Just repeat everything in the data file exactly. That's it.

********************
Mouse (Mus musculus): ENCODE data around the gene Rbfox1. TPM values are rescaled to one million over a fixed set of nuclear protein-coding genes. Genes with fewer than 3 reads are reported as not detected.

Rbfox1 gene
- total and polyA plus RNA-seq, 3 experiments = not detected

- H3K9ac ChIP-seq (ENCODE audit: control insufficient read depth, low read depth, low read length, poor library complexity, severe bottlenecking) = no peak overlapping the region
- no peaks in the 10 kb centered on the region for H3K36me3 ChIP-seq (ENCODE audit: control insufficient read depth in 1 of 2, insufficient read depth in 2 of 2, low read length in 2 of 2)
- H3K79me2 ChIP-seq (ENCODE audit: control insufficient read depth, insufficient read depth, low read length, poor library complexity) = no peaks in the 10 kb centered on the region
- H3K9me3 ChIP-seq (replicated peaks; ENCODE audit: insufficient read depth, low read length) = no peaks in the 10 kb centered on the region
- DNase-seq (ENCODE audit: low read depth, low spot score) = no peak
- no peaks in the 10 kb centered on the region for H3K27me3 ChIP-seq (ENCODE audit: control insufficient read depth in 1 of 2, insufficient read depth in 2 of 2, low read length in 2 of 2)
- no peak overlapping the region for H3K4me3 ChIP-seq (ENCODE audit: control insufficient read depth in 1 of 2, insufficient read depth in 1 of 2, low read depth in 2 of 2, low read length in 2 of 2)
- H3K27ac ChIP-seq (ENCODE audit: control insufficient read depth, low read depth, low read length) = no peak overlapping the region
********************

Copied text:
Mouse (Mus musculus): ENCODE data around the gene Rbfox1. TPM values are rescaled to one million over a fixed set of nuclear protein-coding genes. Genes with fewer than 3 reads are reported as not detected.

Rbfox1 gene
- total and polyA plus RNA-seq, 3 experiments = not detected

- H3K9ac ChIP-seq (ENCODE audit: control insufficient read depth, low read depth, low read length, poor library complexity, severe bottlenecking) = no peak overlapping the region
- no peaks in the 10 kb centered on the region for H3K36me3 ChIP-seq (ENCODE audit: control insufficient read depth in 1 of 2, insufficient read depth in 2 of 2, low read length in 2 of 2)
- H3K79me2 ChIP-seq (ENCODE audit: control insufficient read depth, insufficient read depth, low read length, poor library complexity) = no peaks in the 10 kb centered on the region
- H3K9me3 ChIP-seq (replicated peaks; ENCODE audit: insufficient read depth, low read length) = no peaks in the 10 kb centered on the region
- DNase-seq (ENCODE audit: low read depth, low spot score) = no peak
- no peaks in the 10 kb centered on the region for H3K27me3 ChIP-seq (ENCODE audit: control insufficient read depth in 1 of 2, insufficient read depth in 2 of 2, low read length in 2 of 2)
- no peak overlapping the region for H3K4me3 ChIP-seq (ENCODE audit: control insufficient read depth in 1 of 2, insufficient read depth in 1 of 2, low read depth in 2 of 2, low read length in 2 of 2)
- H3K27ac ChIP-seq (ENCODE audit: control insufficient read depth, low read depth, low read length) = no peak overlapping the region